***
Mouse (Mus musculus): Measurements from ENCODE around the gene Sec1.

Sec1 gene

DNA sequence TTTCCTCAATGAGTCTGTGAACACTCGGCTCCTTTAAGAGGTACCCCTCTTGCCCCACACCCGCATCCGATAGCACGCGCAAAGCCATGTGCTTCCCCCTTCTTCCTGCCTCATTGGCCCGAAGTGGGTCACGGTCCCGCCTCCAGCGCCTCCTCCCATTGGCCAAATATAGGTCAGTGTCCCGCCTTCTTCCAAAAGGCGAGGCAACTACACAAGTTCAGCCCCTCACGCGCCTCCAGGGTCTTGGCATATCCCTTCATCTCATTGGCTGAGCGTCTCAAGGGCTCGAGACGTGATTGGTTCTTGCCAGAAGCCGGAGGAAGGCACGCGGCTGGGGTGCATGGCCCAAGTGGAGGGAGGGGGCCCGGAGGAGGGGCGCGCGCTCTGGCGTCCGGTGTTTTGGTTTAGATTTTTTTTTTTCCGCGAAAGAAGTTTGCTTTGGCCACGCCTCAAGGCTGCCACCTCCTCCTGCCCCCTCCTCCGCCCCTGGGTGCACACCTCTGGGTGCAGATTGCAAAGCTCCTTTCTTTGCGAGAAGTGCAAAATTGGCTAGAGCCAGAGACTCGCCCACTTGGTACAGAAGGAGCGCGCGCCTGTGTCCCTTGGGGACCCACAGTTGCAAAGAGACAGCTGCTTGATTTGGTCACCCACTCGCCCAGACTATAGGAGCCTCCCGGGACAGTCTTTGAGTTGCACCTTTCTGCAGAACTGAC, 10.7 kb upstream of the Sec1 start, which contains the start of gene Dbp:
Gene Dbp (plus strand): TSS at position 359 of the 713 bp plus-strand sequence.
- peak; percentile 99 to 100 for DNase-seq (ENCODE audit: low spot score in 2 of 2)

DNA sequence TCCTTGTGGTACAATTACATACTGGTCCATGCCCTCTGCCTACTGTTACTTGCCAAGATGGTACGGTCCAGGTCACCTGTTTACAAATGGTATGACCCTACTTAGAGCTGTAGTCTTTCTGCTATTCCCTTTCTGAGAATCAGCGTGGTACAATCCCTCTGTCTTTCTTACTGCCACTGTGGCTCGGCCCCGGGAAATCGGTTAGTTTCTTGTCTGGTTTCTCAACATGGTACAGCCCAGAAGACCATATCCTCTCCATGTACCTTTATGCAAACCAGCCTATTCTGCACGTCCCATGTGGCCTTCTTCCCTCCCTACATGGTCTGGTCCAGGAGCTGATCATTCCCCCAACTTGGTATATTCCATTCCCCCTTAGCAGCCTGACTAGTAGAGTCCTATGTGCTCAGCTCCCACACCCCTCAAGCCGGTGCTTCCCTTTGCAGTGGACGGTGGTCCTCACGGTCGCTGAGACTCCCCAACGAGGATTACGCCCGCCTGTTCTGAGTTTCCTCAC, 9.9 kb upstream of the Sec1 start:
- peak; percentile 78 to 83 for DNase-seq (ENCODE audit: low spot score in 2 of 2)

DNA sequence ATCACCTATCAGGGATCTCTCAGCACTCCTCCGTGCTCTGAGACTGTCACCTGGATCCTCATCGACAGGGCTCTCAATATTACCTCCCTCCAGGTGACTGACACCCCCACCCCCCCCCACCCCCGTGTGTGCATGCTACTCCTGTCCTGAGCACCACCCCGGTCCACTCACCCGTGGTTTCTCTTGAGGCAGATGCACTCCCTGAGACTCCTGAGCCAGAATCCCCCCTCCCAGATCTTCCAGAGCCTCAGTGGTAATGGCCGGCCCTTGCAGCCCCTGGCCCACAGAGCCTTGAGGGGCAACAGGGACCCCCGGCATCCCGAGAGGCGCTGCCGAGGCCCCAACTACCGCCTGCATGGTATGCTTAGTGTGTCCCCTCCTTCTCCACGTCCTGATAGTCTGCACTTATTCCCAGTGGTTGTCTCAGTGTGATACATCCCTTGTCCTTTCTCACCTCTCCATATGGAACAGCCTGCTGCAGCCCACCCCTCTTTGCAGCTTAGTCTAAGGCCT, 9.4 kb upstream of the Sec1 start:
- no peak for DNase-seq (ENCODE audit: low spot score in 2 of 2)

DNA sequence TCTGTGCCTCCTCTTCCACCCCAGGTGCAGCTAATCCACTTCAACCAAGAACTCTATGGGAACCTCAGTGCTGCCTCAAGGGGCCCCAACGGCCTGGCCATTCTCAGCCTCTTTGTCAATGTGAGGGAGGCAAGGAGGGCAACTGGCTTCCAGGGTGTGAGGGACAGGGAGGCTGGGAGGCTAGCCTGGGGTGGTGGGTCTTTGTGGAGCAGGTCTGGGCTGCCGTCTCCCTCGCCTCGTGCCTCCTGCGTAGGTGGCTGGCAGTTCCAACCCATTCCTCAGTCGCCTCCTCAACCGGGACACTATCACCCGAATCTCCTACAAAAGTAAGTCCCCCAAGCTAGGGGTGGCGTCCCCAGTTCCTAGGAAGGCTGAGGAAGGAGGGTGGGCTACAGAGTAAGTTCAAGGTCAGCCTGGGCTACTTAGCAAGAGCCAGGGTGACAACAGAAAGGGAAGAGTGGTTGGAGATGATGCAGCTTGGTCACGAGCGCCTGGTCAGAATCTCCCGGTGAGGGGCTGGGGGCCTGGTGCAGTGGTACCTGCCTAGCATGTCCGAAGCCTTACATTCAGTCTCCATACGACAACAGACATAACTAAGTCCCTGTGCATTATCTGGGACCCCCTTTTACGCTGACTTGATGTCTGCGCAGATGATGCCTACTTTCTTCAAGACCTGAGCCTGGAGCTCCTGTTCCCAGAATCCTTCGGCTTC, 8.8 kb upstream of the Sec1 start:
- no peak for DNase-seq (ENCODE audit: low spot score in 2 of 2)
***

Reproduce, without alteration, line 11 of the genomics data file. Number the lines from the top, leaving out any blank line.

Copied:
- no peak for DNase-seq (ENCODE audit: low spot score in 2 of 2)